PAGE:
Aliasing in MRI

Dr J Yeung et al.

Aliasing in MRI, also known as wrap-around, is a frequently encountered MRI artefact that occurs when the field of view (FOV) is smaller than the body part being imaged. The part of the body that lies beyond the edge of the FOV is projected onto the other side of the image.

This can be corrected, if necessary, by oversampling the data. In the frequency direction, this is accomplished by sampling the signal twice as fast. In the phase direction, the number of phase-encoding steps must be increased with a longer study as a result. However, if the FOV and matrix size (phase-encoding steps) are increased and simultaneously number of excitations (or number of signal averages) reduced to half, the imaging time can be kept constant with correction of aliasing.

Case 1 demonstrates axial T2-weighted images of the brain that demonstrates aliasing. The first image shows wrap-around with the back of the head projected over the front because the phase-encoded direction is anterior-posterior and the FOV is too small. The second image has the phase and frequency directions reversed resulting in absence of the aliasing artefact. Oversampling was used in the frequency direction to eliminate the aliasing.

More detail

The basis of aliasing lies in "analog-to-digital conversion" wherein the continuous MR signal picked by the receiver coil is converted into its digital counterpart for presentation as a grey-scale image. This ubiquitously involves sampling of the continuous signal at pre-defined intervals. For greater fidelity in signal conversion, the sampling rate should be at least twice the highest frequency within the signal (Nyquist rate). At lower sampling rates, high-frequency signals become indistinguishable from lower frequency signals, i.e., they become aliases.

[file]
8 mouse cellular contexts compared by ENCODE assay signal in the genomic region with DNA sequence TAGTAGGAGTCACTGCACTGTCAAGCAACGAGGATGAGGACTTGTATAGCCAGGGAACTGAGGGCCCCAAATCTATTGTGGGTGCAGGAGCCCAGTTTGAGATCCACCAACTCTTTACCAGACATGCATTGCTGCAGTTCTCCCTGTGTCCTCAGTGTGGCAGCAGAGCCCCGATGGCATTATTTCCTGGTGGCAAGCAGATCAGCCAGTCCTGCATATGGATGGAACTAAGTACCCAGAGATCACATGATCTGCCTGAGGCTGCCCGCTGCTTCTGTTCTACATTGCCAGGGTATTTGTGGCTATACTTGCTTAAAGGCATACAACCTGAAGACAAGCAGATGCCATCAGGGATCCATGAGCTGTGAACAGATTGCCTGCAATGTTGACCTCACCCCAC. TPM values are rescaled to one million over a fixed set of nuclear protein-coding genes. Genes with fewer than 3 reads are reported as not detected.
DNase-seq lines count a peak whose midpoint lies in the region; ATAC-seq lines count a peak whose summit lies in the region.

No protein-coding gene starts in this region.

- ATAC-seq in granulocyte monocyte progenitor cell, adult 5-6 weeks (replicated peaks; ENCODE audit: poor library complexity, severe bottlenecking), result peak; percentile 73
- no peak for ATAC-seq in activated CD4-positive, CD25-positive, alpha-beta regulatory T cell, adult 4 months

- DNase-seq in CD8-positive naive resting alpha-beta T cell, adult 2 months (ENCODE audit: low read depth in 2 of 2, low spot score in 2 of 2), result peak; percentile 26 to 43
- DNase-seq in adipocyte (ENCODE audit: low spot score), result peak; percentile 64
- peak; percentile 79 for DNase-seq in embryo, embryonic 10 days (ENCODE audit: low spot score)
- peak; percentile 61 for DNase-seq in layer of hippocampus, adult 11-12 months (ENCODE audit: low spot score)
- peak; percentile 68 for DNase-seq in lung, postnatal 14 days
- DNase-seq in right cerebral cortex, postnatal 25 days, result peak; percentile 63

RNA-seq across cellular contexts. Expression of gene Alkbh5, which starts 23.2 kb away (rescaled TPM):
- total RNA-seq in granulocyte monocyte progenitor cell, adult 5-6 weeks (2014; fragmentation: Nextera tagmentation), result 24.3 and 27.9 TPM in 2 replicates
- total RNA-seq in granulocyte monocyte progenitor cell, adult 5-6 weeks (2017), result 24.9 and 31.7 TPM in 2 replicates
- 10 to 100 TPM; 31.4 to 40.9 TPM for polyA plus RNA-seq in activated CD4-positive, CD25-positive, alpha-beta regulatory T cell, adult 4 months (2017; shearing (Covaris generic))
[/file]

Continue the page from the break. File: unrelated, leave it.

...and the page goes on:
In MRI, spatial localisation within a single image depends on the frequency signature of the MR signal originating from that portion. Within a given bandwidth, higher frequency signals come from the periphery of the image and are aliased over the lower frequency (relatively) central portion of the image. Aliasing in MRI can occur in both phase and frequency axis.

Remedy

Aliasing in MRI can be compensated for by:

  • enlarging the field of view (FOV)
  • using pre-saturation bands on areas outside the FOV
  • anti-aliasing software
  • switching the phase and frequency directions
  • use a surface coil to reduce the signal outside of the area of interest

See also


MRI physics
Share Article

Article Information

rID: 15691
Section: Physics
Synonyms or Alternate Spellings:
  • MRI aliasing
  • Wrap around artifact

Support Radiopaedia to see fewer ads

  • Drag
    Wrap-around artif...
    Case 1: aliasing artifact
    Drag here to reorder.
  • Drag
    Aliasing artifact...
    Case 1: aliasing artifact
    Drag here to reorder.
  • Drag
    Case 2: aliasing artifact
    Drag here to reorder.
  • Drag
    Mild heterogenous...
    Case 3
    Drag here to reorder.
  • Updating… Please wait.
    Loadinganimation

    Alert accept

    Error Unable to process the form. Check for errors and try again.

    Alert accept Thank you for updating your details.